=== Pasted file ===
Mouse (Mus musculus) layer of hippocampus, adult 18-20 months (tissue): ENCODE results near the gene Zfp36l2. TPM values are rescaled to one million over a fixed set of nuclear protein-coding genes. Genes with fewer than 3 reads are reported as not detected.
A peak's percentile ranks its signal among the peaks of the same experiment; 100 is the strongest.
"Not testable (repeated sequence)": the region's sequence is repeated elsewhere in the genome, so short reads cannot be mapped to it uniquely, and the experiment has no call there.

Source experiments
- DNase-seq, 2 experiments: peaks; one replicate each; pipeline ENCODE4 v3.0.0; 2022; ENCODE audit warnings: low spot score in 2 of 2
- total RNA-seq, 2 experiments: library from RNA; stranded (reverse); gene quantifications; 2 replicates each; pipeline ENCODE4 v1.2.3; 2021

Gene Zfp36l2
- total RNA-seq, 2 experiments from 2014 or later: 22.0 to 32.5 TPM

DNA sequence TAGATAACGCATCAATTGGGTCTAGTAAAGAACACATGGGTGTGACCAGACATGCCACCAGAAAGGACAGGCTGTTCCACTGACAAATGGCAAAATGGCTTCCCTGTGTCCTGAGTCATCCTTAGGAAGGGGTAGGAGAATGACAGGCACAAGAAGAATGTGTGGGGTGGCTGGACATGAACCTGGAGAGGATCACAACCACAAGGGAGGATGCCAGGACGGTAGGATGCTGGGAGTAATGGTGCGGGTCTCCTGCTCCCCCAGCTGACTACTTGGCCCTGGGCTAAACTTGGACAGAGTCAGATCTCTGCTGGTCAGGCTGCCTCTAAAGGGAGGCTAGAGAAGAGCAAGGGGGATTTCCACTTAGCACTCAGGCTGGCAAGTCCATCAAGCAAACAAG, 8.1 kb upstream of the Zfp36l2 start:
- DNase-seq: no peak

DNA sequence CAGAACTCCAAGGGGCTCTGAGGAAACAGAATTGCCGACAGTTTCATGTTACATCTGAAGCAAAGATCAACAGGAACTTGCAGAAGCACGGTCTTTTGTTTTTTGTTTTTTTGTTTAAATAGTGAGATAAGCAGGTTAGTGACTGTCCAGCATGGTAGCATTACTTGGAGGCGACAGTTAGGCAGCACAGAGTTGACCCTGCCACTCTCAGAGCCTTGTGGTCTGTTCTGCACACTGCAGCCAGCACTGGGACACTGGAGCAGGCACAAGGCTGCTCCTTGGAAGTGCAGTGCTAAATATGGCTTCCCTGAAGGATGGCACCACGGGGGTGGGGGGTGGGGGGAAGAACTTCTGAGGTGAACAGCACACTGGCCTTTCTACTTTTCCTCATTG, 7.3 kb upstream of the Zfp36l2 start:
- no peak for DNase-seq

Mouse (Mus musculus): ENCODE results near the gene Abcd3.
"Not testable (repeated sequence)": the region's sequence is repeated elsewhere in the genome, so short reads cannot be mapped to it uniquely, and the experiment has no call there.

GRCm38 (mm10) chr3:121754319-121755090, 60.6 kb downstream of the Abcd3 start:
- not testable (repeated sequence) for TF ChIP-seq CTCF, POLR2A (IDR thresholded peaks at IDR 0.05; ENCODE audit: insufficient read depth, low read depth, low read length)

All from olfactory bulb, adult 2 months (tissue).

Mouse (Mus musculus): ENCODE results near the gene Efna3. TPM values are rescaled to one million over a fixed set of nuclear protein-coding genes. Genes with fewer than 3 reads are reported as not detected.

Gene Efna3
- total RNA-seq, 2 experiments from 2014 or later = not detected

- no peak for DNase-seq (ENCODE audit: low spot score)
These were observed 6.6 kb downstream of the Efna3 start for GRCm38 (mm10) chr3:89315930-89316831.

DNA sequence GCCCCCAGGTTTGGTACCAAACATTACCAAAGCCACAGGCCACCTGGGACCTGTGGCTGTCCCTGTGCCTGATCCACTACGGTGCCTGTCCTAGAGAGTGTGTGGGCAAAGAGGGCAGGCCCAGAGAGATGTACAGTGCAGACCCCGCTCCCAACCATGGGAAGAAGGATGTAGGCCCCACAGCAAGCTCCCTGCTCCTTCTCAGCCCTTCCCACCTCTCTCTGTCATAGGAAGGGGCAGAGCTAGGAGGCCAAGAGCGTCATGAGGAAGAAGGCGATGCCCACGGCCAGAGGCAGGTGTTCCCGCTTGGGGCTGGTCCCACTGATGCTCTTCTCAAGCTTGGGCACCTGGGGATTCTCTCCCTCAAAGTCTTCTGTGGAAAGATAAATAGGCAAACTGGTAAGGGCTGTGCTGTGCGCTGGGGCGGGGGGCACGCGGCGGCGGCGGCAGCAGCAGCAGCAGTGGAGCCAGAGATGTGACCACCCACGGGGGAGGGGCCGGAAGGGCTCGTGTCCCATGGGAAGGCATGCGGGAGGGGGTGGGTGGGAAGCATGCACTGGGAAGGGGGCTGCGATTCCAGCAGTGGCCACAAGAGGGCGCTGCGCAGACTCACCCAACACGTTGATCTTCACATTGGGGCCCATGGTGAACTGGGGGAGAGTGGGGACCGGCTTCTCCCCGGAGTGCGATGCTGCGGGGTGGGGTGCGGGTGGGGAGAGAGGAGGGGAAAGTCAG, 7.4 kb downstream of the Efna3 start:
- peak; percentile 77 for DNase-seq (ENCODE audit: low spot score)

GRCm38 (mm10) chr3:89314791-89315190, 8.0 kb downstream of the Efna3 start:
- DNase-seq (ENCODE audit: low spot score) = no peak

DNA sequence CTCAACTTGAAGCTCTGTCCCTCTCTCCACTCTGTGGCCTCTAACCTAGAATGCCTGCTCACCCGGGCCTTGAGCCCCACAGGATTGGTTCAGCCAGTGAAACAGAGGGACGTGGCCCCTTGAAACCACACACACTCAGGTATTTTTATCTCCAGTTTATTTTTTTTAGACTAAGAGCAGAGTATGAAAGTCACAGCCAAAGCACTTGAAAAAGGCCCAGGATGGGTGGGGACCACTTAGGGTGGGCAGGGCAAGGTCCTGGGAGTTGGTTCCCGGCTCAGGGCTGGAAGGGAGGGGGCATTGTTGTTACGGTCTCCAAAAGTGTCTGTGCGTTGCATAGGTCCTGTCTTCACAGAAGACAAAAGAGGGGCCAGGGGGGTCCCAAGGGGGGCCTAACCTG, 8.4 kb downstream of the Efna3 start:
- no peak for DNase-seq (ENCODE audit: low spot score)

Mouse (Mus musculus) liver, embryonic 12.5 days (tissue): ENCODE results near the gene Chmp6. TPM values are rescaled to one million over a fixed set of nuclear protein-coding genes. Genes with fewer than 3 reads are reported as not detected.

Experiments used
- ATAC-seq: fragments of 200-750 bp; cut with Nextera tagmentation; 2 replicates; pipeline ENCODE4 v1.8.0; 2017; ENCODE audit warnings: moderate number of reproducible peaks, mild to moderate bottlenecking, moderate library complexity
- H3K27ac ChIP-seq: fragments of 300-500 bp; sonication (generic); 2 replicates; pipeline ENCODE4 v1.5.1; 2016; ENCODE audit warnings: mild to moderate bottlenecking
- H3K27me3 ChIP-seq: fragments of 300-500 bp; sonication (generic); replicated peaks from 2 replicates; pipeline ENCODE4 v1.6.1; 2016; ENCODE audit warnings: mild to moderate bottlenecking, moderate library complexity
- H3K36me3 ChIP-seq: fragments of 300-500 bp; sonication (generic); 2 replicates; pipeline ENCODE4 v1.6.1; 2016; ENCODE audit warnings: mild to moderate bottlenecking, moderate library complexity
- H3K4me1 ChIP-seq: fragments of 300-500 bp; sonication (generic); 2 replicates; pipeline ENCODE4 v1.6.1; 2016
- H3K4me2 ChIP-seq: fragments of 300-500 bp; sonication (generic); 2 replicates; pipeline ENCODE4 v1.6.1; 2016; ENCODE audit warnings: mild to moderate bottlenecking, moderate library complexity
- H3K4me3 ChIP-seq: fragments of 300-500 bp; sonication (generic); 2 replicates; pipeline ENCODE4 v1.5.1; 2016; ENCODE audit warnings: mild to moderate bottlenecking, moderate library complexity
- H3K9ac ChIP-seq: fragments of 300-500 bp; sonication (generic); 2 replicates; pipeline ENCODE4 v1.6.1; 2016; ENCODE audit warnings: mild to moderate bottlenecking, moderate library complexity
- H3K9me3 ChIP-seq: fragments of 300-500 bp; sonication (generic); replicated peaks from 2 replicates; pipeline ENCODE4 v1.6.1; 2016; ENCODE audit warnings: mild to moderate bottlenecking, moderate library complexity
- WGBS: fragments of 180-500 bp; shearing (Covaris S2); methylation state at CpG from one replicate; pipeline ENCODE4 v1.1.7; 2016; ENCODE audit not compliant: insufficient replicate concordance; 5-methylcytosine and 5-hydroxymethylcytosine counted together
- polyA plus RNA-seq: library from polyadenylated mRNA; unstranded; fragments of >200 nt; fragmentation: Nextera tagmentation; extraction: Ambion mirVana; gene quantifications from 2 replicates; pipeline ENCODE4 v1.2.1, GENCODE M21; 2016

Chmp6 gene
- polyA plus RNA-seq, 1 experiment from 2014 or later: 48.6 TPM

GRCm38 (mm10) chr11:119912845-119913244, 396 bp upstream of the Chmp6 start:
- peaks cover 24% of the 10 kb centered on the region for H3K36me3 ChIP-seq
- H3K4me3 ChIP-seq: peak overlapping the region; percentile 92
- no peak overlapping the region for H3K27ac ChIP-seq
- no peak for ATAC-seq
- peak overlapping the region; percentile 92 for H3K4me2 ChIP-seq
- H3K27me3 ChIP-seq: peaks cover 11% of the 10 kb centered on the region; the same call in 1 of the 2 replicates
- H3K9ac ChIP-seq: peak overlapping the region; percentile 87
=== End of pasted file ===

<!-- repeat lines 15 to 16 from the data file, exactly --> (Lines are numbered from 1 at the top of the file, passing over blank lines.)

GRCm38 (mm10) chr3:121754319-121755090, 60.6 kb downstream of the Abcd3 start:
- not testable (repeated sequence) for TF ChIP-seq CTCF, POLR2A (IDR thresholded peaks at IDR 0.05; ENCODE audit: insufficient read depth, low read depth, low read length)